What's the Best Way to to make Filigree and Ornamental 3D Objects?

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  • musashidan
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    musashidan insane polycounter
    Ah! That makes lots more sense with the photo, thank you! I've seen support loops used before, and I enjoy using them, but tend mis-interpret the difference between when its best to use them and when not to use them in accordance with a reference to game assets.

    I suppose our workflow for these (in accordance to games) would be that anything that we model is most likely going to be baked into a normal map. ...and the support loops help create that normal map, yes? I also notice that your extruded edges, the ones you used to make the support loop on, aren't at an exact 90 degree angle, I assume this is for a normal map as well?










    I think you might be mixing up what support loops [in-line edges/control loops] actually are. They pertain to sub-divisional modeling(your high-res mesh) and how the smoothing algorithm interprets the surface based on the topology of the polygonal mesh. They are generally used to control how soft/hard an internal/external corner is.(amongst other things)

    In @Steppenwolf 's example this type of 'edge-extrusion' modeling is typically approached by laying in the important face/edgeloops to define the major forms/directional changes which are the foundation of the rest of the surface. Modeling in this fashion - purposely setting up face/edgeloops where you need additional detail - sets you up perfectly for using control loops, as you can predict directionality.

    A game mesh(low-res mesh/polygonal mesh) doesn't have to concern itself with the above except for maybe chamfering edges or easy UV layout or silhouette/face normal issues due to badly aligned edges. The topology isn't nearly as important as in a sub-D mesh.
  • Steppenwolf
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    Steppenwolf polycounter lvl 10
    Ah! That makes lots more sense with the photo, thank you! I've seen support loops used before, and I enjoy using them, but tend mis-interpret the difference between when its best to use them and when not to use them in accordance with a reference to game assets.

    I suppose our workflow for these (in accordance to games) would be that anything that we model is most likely going to be baked into a normal map. ...and the support loops help create that normal map, yes? I also notice that your extruded edges, the ones you used to make the support loop on, aren't at an exact 90 degree angle, I assume this is for a normal map as well?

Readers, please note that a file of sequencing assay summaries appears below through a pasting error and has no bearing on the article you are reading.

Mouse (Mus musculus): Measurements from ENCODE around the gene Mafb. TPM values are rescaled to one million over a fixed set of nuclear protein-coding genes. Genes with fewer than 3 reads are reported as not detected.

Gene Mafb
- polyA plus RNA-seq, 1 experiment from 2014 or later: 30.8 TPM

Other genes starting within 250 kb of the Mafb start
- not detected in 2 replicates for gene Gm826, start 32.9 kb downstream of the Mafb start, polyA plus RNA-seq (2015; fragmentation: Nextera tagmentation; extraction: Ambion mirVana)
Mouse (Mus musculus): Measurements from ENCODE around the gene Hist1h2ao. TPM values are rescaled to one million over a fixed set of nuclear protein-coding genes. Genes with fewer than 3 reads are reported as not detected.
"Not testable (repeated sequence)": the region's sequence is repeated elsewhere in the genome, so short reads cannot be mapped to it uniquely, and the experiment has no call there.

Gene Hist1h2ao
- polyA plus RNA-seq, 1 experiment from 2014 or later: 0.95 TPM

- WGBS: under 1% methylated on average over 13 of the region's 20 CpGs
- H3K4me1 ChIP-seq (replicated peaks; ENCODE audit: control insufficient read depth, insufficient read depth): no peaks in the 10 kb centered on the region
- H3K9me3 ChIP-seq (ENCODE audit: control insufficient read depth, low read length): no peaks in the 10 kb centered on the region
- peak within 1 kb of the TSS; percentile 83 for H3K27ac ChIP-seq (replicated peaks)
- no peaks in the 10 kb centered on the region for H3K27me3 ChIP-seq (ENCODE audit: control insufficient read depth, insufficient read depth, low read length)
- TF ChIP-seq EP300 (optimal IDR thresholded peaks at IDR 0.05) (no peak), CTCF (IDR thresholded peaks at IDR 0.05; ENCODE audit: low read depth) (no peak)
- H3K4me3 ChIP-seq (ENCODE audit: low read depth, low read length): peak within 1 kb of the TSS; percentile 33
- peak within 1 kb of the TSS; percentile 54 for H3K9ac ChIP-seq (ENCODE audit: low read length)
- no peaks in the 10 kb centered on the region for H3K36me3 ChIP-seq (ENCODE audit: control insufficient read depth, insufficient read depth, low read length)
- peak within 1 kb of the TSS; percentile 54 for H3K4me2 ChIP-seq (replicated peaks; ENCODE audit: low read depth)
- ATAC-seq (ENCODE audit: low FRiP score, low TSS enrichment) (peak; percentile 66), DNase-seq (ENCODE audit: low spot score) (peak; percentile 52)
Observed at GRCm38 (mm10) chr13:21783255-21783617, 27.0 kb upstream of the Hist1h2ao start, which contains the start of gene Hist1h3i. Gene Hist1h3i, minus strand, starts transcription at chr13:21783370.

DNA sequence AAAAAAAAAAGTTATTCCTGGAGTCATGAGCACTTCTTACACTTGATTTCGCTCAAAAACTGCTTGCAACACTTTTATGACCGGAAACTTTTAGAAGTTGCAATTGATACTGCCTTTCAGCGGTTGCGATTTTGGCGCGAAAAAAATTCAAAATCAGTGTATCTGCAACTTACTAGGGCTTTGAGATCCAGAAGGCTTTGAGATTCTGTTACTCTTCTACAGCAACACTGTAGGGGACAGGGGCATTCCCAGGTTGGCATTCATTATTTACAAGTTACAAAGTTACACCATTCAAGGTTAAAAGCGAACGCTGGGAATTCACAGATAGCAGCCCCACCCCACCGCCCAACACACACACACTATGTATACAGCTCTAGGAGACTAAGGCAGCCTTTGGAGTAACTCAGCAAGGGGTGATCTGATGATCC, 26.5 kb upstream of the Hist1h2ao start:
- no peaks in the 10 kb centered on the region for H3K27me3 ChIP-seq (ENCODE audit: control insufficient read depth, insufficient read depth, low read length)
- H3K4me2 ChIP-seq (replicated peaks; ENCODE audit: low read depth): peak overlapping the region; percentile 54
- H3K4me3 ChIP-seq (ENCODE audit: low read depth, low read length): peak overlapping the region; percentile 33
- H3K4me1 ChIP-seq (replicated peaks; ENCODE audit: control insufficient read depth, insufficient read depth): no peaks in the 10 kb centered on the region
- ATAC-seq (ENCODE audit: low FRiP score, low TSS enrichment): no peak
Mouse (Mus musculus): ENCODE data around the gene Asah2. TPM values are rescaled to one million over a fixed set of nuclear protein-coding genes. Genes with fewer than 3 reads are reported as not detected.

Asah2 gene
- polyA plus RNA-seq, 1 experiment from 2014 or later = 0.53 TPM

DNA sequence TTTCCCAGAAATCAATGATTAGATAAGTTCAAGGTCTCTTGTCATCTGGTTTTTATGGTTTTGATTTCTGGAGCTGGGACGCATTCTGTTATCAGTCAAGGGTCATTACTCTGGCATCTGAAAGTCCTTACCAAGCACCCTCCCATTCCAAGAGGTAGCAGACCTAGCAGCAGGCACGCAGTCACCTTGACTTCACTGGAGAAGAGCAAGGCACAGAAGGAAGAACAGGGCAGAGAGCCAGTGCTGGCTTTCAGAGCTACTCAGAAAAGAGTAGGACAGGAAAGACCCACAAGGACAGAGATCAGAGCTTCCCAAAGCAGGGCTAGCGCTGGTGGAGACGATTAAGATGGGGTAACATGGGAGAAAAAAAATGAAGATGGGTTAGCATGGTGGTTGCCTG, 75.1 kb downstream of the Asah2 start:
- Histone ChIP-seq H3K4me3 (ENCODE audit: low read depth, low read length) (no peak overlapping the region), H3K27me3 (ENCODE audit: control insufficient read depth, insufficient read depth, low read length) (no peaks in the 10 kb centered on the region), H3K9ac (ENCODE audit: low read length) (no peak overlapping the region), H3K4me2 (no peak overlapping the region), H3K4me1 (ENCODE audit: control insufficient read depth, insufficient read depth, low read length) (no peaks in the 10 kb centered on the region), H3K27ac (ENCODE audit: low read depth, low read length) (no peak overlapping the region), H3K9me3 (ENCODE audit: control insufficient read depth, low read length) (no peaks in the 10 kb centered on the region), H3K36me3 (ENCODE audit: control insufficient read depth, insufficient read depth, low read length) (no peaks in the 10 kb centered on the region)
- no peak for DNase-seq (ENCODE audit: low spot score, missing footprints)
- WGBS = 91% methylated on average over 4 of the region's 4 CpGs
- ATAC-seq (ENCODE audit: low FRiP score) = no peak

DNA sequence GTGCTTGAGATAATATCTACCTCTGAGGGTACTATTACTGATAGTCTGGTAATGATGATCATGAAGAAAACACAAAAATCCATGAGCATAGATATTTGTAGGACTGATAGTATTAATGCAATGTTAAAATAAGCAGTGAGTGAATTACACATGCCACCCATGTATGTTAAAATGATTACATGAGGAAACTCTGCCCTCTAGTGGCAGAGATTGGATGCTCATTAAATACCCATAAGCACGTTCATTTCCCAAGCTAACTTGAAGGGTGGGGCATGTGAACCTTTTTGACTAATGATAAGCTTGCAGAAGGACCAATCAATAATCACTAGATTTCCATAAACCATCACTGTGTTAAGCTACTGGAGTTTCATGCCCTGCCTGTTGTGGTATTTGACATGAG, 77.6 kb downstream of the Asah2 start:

:) thanks for sharing all of this, its really fun to talk about. For the image below, I now know I need to use better support loops and get rid of the 90 degree angle that's extruded straight down. Do you see any other topology improvements? I really like this piece and I want to get it right. It's the shield on the side of the piano, almost like the hero filigree. I Imagine that i'll be using most of the low res topology to enforce the depth of the shield and leaves while also using it to convey the silhouette. So I wonder how much the topology matters, even though I'm very picky about getting it nice and tidy.





    Yes i model the downward extrusions pointing outwards a bit on purpose (even tho it's not like that in the refs) so that when i bake normal maps it catches more depth info. In Blender it's easy to model it like that to begin with since you can model with a line and then fill in the polygons. What you could do instead is select the downward loop and add push to it (don't know the specifics of maya) so they scale outwards evenly all along the mesh.

    Your mesh has a lot of triangles that will cause you issues with smoothing. Check out the blender thread that i linked a few posts earlier to learn how to model this in all quads. Ther's some good info in there that applies to all poly modeling programs in general. You can get away with some triangles here and there for hard surface modeling as long as they are on a flat surface. But ther's barely ever any flat surfaces on these ornaments so it's better to avoid this and learn how to model all quads in all circumstances.

    I recommend you watch Grant Warwick's Hard Surface Essentials video to get a better understanding of support loops.


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